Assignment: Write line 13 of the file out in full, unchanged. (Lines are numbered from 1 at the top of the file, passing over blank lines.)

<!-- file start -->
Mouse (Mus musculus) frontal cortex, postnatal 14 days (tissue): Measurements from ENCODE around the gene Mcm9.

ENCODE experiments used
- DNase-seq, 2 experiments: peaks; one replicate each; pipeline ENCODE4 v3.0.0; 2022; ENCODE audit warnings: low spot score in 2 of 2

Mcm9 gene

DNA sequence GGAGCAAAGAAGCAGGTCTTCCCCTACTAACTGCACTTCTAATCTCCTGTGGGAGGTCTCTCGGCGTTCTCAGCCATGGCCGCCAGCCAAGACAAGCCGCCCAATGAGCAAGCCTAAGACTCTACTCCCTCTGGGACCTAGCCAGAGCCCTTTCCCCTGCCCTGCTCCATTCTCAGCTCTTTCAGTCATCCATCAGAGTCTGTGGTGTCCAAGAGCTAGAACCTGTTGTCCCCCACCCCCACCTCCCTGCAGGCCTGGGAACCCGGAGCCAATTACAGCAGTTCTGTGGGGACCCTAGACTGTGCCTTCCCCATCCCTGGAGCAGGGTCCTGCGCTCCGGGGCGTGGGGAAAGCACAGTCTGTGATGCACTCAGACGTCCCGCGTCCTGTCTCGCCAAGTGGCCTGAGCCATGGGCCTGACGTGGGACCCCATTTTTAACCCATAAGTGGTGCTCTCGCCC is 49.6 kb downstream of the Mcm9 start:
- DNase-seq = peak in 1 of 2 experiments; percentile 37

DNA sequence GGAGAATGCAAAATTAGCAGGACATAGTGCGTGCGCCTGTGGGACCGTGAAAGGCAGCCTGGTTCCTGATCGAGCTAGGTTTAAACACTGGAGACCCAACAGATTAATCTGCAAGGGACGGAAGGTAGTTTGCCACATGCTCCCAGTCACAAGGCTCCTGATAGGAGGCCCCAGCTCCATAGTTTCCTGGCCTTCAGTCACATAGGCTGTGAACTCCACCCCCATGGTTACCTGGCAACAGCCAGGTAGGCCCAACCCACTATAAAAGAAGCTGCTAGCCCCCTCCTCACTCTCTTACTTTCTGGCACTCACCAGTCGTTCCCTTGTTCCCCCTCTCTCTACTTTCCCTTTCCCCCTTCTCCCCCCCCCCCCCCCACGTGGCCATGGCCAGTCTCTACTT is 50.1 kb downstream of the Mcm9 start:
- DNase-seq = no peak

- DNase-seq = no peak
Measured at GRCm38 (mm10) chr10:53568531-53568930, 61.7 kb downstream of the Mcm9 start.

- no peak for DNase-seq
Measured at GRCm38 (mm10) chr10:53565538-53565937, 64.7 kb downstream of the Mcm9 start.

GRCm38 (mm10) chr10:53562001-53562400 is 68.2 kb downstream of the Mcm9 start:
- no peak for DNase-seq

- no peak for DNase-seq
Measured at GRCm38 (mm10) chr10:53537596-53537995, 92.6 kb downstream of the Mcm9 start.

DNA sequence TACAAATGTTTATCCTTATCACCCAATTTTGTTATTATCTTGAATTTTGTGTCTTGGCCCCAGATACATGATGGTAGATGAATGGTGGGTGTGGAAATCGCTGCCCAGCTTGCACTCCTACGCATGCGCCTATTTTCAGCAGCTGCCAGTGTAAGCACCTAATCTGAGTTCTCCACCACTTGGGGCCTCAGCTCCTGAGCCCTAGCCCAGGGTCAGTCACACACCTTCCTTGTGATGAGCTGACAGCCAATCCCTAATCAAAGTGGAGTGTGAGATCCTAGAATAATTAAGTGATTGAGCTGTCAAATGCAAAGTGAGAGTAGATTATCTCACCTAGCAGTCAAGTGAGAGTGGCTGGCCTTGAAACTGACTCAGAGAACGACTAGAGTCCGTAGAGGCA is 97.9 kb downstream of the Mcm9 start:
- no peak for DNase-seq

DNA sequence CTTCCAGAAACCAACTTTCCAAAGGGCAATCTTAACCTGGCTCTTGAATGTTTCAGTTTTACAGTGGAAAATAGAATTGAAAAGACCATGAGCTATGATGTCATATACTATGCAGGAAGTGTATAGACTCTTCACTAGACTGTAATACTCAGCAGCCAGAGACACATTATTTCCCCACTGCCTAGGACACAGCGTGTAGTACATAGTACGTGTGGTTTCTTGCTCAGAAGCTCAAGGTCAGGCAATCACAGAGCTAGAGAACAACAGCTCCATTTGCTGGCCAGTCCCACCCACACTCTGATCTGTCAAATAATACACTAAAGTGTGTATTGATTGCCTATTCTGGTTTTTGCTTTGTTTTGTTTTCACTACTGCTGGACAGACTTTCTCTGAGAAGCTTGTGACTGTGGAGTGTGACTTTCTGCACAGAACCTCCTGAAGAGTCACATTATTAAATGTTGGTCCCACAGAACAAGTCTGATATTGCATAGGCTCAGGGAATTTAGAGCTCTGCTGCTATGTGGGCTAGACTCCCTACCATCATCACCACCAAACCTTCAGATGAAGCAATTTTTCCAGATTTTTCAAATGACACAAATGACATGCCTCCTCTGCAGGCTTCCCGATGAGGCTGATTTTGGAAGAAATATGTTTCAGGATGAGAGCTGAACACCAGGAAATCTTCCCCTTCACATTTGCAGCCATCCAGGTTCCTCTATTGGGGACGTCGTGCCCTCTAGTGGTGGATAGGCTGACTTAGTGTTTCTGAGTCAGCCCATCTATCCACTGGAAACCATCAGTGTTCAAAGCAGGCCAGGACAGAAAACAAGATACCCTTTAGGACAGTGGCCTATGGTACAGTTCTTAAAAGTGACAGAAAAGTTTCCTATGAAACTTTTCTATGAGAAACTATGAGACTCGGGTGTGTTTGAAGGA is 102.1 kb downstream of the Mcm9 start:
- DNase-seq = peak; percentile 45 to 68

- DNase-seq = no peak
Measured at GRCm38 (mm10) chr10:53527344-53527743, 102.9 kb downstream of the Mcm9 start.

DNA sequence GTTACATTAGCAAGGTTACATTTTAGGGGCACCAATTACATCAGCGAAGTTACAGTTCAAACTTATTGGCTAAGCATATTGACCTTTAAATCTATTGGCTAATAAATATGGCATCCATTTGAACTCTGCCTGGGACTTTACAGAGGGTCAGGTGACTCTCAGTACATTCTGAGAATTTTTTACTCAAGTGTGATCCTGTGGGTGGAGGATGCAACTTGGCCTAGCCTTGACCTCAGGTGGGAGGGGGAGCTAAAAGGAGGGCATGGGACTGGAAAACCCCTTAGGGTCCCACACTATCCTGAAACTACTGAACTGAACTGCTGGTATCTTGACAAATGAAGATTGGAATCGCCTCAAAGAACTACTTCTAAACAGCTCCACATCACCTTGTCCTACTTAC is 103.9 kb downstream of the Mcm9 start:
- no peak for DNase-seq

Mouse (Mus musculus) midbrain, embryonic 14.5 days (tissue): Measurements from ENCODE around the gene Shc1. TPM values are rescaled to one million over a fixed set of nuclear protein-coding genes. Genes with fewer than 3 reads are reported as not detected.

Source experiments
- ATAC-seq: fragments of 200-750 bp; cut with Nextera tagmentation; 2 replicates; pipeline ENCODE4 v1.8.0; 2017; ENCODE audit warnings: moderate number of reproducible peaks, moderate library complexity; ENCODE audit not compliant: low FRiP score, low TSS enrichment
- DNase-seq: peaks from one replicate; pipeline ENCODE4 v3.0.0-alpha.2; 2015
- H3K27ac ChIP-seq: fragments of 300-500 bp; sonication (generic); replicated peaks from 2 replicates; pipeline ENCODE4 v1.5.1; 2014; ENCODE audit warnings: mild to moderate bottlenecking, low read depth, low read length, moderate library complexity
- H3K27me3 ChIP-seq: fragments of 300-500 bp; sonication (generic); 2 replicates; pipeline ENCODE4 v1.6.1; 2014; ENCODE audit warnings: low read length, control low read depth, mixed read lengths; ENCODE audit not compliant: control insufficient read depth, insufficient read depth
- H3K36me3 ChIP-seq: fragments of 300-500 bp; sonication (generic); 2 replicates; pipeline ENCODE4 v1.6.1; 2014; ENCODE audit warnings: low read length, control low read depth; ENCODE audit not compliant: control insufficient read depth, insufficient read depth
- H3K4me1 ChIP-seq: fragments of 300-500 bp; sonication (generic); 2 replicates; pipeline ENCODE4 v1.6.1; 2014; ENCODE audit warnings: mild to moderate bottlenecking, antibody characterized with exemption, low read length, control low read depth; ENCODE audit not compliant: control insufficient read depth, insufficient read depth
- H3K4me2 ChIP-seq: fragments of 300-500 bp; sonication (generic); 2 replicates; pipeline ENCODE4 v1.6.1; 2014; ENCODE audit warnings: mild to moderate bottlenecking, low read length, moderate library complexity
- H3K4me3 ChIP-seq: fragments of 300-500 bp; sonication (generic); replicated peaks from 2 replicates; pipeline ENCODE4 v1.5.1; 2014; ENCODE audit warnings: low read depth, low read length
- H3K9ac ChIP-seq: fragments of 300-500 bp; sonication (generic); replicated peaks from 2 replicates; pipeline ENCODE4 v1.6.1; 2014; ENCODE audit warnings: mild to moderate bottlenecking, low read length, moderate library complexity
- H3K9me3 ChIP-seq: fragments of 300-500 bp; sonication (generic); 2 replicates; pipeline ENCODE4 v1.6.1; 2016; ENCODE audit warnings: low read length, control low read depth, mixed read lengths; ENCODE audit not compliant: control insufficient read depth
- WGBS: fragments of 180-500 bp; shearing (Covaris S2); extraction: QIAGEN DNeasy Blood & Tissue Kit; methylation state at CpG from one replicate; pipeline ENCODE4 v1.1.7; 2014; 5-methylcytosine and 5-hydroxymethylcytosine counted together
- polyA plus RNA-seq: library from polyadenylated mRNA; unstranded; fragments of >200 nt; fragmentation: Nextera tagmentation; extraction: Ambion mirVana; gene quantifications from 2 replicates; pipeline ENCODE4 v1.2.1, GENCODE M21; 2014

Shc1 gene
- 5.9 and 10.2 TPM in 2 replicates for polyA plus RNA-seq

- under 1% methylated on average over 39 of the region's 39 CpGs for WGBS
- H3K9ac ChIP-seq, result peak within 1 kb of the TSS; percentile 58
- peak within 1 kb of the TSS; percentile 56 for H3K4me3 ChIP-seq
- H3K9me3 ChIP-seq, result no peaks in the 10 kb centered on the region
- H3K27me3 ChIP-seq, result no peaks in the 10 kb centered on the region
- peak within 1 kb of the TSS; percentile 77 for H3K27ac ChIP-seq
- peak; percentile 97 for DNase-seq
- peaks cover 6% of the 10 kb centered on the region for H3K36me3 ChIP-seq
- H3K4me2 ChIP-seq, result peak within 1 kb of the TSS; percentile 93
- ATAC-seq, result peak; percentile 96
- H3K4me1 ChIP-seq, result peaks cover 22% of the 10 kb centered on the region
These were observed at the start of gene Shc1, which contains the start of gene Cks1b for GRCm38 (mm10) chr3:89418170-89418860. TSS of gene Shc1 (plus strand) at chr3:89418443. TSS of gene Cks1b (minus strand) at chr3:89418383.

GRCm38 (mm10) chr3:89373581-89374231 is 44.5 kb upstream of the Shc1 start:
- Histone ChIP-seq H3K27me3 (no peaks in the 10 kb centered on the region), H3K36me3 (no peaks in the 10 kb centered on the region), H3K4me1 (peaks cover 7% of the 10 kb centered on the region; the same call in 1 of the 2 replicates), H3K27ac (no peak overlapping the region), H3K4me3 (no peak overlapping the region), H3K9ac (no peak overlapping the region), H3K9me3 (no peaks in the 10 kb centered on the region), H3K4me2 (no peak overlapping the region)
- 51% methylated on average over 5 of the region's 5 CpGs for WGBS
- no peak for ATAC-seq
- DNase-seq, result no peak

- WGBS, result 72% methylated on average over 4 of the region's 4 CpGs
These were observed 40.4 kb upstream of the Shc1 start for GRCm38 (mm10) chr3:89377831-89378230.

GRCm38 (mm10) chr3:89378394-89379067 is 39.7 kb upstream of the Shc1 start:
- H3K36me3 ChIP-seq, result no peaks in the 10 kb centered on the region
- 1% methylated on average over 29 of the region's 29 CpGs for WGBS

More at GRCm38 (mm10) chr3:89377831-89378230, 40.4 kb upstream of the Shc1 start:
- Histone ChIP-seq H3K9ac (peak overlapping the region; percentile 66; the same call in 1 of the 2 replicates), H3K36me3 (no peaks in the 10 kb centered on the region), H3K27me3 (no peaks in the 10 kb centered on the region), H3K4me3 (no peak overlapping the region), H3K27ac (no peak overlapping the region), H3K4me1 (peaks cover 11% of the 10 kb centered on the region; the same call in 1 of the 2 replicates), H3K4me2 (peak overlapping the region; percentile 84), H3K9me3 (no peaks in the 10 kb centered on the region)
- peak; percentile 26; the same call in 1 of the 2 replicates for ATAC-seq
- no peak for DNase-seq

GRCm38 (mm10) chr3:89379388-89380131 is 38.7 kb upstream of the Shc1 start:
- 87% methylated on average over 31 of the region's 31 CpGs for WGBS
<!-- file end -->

GRCm38 (mm10) chr10:53562001-53562400 is 68.2 kb downstream of the Mcm9 start: